His cutter and four-seam fastball combined to draw 11 whiffs, and if not for the elevated pitch count because of long at-bats and all those strikeouts, Kremer might’ve gone deeper. He gave up just two hits and three walks in his five scoreless frames, lowering his ERA to 2.15.
With Kremer dealing and the relievers there to pick up where he left off, the Orioles only needed that one run. Nothing else looked close to troubling a bullpen throwing fire.
“They were the players of the game in my mind,” third baseman Tyler Nevin said. “Any time you get a shutout — especially in a one-run game — it’s huge. It’s very impressive. They’ve been doing it all series, all season.”
Bruce is back
There were two goals to Zimmermann’s demotion to Triple-A Norfolk after a rough string of starts for the Orioles. First, he wanted to get his mind right. Then he needed to sort out his mechanics, find his changeup again and work on his other secondary pitches.
The first inning of his first appearance with the Tides didn’t go as planned.
Zimmermann entered in the second inning out of the bullpen, but after such a rapid first frame, he didn’t feel entirely warm or ready. He promptly allowed five runs, with three straight doubles starting a much-needed reset off on the wrong foot.
But Zimmermann is back in Baltimore because the remainder of the outing — as well his next two starts — displayed the sort of improvement he hoped to find.
“Just really felt a lot more in-sync with my mechanics,” he said. “There was a lot less stress through the delivery. I was able to get my pitches back to how they were moving in the beginning of the season, especially the changeup and the slider. And then I was able to get a lot more reps with the two-seam I was working in before I got sent down.”
Attacking hitters with his whole arsenal, Zimmermann felt his confidence creep up. The results followed, with four runs allowed over his next 13 innings. With the way the Orioles rotation has pitched, there wasn’t an immediate avenue for Zimmermann to return as a starter.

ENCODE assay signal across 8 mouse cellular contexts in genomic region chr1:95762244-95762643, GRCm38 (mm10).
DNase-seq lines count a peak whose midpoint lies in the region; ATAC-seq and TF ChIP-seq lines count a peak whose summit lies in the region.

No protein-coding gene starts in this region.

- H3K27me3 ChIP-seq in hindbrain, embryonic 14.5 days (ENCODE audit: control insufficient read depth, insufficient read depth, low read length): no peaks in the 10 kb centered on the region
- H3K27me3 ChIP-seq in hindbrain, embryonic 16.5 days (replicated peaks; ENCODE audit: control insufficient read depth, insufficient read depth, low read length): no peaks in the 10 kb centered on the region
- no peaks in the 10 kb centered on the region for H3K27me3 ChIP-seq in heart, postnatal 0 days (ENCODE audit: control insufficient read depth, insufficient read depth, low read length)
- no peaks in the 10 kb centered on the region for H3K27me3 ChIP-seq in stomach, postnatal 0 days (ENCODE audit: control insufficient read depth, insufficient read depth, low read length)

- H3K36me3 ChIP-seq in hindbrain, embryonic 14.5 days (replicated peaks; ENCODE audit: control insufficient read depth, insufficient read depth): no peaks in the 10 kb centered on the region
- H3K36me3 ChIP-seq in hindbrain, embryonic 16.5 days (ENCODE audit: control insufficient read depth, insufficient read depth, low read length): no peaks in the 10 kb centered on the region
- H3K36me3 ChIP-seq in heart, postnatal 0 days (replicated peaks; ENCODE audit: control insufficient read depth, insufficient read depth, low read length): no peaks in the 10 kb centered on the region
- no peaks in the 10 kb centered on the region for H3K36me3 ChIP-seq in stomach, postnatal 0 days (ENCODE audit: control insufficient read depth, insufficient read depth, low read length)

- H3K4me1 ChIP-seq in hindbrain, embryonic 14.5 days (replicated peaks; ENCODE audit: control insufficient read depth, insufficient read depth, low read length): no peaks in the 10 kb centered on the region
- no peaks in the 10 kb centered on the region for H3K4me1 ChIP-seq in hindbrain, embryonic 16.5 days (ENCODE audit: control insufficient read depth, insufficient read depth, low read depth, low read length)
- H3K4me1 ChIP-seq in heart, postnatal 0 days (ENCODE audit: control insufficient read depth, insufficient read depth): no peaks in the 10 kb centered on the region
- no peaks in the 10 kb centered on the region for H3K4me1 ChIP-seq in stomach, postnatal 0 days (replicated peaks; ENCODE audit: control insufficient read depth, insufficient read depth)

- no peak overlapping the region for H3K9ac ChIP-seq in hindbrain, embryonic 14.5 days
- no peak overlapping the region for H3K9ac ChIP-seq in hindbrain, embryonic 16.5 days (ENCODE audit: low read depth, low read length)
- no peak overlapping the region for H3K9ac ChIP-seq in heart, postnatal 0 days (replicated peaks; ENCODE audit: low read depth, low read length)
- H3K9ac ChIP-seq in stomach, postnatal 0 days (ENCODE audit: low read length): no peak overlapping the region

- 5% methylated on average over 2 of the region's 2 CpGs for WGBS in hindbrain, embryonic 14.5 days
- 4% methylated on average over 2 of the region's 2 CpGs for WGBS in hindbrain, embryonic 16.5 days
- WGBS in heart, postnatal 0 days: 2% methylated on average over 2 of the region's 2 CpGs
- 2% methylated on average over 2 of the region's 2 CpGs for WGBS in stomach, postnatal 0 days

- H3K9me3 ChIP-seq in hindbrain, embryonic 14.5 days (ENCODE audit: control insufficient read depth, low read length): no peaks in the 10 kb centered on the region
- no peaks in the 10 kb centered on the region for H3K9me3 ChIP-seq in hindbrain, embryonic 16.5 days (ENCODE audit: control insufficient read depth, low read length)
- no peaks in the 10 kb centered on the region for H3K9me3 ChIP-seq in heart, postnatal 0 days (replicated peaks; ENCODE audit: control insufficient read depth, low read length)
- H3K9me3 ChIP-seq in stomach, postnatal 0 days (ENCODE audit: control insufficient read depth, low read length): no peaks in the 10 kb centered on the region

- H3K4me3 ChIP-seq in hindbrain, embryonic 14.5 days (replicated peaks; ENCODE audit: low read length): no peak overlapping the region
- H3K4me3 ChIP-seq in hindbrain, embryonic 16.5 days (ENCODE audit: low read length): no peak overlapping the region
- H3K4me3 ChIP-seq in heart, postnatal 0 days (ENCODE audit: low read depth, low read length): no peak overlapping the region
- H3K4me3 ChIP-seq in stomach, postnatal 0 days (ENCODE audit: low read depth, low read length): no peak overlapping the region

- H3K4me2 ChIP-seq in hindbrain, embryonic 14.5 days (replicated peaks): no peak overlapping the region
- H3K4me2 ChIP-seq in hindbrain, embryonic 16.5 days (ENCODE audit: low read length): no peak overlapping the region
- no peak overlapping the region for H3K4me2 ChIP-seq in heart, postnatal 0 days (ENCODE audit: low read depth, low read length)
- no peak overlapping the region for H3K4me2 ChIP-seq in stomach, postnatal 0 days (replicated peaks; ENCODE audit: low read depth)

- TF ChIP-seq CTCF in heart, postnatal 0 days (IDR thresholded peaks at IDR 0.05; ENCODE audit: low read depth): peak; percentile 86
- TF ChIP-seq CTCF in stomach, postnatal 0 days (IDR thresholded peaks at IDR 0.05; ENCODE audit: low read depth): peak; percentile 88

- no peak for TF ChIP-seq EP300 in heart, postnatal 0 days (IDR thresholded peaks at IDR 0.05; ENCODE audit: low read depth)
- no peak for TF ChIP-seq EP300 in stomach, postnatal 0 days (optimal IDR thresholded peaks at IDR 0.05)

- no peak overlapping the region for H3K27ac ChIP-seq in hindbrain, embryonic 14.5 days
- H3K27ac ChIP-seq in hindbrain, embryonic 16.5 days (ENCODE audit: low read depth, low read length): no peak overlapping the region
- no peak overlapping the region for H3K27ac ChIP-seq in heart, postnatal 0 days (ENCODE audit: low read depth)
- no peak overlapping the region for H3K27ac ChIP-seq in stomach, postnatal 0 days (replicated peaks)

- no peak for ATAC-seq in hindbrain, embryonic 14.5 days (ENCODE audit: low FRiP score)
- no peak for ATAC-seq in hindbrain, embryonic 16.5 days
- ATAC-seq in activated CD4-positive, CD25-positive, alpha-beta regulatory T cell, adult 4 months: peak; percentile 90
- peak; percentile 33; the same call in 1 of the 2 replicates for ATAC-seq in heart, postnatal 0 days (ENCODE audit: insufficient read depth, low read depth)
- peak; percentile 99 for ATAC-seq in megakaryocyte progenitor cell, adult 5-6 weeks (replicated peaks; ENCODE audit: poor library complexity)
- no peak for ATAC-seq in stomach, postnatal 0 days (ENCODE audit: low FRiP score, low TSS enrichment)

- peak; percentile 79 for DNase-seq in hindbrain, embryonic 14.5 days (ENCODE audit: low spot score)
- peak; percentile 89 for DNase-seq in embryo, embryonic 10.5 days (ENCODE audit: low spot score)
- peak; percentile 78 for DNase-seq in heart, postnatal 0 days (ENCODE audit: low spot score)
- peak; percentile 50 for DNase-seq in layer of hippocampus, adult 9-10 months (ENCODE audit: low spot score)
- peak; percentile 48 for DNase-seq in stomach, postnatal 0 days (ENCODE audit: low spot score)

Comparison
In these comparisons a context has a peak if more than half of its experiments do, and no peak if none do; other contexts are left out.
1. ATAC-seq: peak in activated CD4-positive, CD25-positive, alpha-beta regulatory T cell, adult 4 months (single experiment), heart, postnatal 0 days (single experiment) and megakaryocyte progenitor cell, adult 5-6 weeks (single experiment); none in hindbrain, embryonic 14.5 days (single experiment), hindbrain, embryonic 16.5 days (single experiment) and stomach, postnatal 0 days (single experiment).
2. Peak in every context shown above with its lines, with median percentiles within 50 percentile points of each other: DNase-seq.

He instead will serve as a long reliever, Hyde said, aiding a bullpen that has faced several tight games — including three walk-off wins this week. His first action came Saturday in the sixth inning, and he displayed his slider five times to Ohtani, using it to force a weak groundout. While he gave up consecutive singles on first-pitch sinkers, Zimmermann got through the inning cleanly with a double play.
As Zimmermann watched the Orioles surge from afar recently, there was a bit of “FOMO” from Zimmermann, he admitted. But now that he’s back, he hopes he won’t miss out on any of the fun again.
A family affair
Nevin doesn’t know how lineup card exchanges usually go down, so when he walked toward home plate and met his father, Phil, the Angels’ manager, Nevin opted for something light.
“I said, ‘Hey, you guys are going to DH Ohtani today, huh?’” Nevin recalled.
Nevin’s mother, fiancée, brother and grandmother were in the stands watching. Then father and son posed for a photo, and after the game the Orioles’ infielder tucked a copy of the lineup card into his locker in the clubhouse as a memento.
“It was a crazy moment for our family just to see how far we’ve both come,” Nevin said. “Just never going to forget it.”